“Let the pundits go on with their idle talk about the next election, about what happens in 2012,” she said. “Our concern should be about our state’s next great reform, our next budget, our next opportunity to progress in the states that we serve, and on issues like taxes and energy and health care, immigration, education, we will not lack for opportunities to serve and to lead and to show the way.”
Palin grabbed an enormous share of the attention, but there was a lot of serious thinking going on among other governors and would-be governors. Tim Pawlenty, the governor of Minnesota and a finalist in the Republican vice-presidential sweepstakes, spent a lot of time trying to reconcile the emerging reform vs. tradition split in the party. “Our country is changing,” Pawlenty said. “And we have not done a very good job translating our values and principles, which are as true and as valid as ever, into the context and circumstances of our time.”
But before the governors could set about translating those values and principles, they had to get their heads around the extent of their party’s loss. “You cannot be a majority governing party,” Pawlenty continued, “if you lose all of the Northeast, all of the Great Lakes states, all of the West Coast, increasing numbers of Western states, increasing numbers of mid-Atlantic states, have a big deficit with women, have a big deficit with modest income voters, have a big deficit with Hispanic voters, have a big deficit with African-Americans, and expect that’s going to be a success formula for the future.”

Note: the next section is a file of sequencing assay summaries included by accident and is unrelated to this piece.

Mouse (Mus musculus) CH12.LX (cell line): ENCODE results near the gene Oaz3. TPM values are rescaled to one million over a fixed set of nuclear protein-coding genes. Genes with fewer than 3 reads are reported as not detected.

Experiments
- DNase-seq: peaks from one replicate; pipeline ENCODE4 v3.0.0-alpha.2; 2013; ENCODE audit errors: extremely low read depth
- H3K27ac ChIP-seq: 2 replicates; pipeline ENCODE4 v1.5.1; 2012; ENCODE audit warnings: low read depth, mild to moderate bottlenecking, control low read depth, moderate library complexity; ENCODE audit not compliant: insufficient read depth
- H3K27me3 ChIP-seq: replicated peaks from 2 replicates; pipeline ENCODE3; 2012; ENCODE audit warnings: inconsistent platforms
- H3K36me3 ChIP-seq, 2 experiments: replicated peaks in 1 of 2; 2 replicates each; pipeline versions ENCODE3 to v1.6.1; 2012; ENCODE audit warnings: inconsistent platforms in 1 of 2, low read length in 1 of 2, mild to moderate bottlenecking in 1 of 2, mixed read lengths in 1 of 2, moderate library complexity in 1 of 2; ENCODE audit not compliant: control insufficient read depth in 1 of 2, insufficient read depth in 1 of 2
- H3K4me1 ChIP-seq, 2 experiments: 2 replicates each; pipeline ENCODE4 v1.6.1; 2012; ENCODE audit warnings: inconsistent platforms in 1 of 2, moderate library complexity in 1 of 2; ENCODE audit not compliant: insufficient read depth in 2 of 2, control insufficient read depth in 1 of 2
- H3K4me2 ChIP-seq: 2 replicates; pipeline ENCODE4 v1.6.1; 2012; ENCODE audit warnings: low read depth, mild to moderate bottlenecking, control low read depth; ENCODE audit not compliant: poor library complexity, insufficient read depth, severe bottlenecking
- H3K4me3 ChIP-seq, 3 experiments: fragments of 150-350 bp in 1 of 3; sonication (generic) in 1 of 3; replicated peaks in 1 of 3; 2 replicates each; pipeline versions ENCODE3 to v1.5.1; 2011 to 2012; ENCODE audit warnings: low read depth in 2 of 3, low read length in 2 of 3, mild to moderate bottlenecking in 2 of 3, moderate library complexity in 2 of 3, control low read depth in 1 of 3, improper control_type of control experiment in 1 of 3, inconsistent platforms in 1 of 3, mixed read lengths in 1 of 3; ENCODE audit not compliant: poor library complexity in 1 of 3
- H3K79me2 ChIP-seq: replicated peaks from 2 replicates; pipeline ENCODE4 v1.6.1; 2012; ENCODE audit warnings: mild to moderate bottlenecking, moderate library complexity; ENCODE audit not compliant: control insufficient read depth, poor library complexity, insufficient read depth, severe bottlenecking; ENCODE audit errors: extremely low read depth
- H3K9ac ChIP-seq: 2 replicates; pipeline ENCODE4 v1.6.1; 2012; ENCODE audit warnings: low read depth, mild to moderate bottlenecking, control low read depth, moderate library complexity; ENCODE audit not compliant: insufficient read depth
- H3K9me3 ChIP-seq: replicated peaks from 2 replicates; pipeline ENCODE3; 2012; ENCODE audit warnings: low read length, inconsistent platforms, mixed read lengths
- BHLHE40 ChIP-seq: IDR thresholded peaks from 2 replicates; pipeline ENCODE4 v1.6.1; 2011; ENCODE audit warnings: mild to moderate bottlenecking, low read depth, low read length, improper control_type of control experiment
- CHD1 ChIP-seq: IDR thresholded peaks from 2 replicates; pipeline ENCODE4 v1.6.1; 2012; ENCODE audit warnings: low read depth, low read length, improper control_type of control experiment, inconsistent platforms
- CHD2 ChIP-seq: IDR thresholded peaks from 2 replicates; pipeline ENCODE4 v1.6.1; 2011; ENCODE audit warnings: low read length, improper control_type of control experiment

Palin’s re-emergence here left a lot of Republicans wondering whether she would be part of a reformed GOP leadership. Barbour said she “helped the ticket,” but yesterday, during a session with the press, Pawlenty and a group of other leaders seemed hesitant to endorse her candidacy. When a reporter asked whether they would have been comfortable with Palin as president, there was a long silence. “I think Gov. Palin is an extremely talented person, and she’s going to be one of the key voices of the party, for Republicans, for a long time to come,” Pawlenty answered. “All I can say is that John McCain made very clear that one of his key criteria for selecting a VP running mate was that that person was ready to be president on day one. So in his judgment, she met that criteria, and he felt strongly about that, and so we’ll have to defer to his judgment and that process.”
It wasn’t exactly a ringing endorsement, and none of the others at the table – Utah Gov. Jon Huntsman, former eBay CEO and top McCain aide Meg Whitman, and former OMB chief Rob Portman — said specifically that they would have been comfortable with Palin as president.
But everyone here knows how she energized a Republican base that had otherwise been lukewarm to John McCain. So now, whether or not they think she is the future of the Republican party, Palin’s colleagues know that she is popular among Republicans (76 percent of Republicans in a new Gallup poll say they’d like to see Palin become “a major national political figure for many years to come”), she’s been an effective governor, and she is certainly a factor for all those who envision themselves running for president four years from now. Not from Washington, D.C., but from their governors’ offices.